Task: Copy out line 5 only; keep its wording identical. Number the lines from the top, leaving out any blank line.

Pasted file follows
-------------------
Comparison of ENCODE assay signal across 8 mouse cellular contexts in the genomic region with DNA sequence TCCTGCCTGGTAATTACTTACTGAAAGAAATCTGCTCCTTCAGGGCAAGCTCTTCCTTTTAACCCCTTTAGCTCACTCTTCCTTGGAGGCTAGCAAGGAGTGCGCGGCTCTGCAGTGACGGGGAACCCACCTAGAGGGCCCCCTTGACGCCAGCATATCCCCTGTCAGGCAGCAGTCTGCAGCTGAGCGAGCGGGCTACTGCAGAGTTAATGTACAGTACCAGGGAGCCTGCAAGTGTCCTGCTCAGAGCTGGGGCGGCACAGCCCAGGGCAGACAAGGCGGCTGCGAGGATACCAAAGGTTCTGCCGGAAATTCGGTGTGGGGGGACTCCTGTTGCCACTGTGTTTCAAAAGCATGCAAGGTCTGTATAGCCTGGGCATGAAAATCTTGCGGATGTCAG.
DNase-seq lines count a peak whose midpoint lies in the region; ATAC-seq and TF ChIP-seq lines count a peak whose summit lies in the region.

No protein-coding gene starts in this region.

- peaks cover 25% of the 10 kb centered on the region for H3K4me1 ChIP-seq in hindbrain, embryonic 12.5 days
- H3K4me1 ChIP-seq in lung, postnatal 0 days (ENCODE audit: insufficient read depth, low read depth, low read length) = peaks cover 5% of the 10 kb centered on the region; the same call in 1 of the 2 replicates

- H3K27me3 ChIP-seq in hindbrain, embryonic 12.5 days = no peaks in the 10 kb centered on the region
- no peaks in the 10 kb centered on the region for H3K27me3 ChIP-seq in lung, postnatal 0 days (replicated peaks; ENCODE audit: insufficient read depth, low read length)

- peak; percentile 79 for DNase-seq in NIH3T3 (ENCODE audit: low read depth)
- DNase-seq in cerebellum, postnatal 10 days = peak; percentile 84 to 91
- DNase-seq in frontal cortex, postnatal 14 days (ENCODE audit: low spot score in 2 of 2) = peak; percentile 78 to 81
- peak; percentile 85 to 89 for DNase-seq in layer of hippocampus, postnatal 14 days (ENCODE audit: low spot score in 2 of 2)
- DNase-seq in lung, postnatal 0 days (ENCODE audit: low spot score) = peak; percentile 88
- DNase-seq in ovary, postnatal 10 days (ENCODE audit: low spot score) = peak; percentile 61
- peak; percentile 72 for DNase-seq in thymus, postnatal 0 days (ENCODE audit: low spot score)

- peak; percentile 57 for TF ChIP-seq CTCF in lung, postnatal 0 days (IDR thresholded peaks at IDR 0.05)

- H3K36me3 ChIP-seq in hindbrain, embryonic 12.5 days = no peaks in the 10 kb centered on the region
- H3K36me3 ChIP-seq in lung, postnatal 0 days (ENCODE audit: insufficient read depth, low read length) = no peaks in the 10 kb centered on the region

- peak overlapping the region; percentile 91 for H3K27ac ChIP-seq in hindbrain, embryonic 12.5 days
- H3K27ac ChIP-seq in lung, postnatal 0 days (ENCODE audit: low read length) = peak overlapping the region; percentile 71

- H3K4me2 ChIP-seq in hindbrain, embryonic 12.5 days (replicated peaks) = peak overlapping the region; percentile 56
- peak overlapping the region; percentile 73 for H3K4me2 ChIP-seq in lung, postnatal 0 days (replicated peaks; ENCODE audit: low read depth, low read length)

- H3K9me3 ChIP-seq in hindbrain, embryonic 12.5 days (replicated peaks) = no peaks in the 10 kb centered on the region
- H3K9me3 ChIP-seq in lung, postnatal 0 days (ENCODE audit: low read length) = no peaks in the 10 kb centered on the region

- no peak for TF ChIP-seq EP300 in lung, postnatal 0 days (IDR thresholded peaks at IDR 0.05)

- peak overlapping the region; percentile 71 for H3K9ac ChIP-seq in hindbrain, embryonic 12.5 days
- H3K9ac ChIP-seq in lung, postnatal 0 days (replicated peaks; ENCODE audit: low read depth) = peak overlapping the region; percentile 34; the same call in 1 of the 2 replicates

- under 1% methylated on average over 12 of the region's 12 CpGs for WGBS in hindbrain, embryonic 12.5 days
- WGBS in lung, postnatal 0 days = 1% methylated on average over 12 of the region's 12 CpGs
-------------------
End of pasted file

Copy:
- H3K4me1 ChIP-seq in lung, postnatal 0 days (ENCODE audit: insufficient read depth, low read depth, low read length) = peaks cover 5% of the 10 kb centered on the region; the same call in 1 of the 2 replicates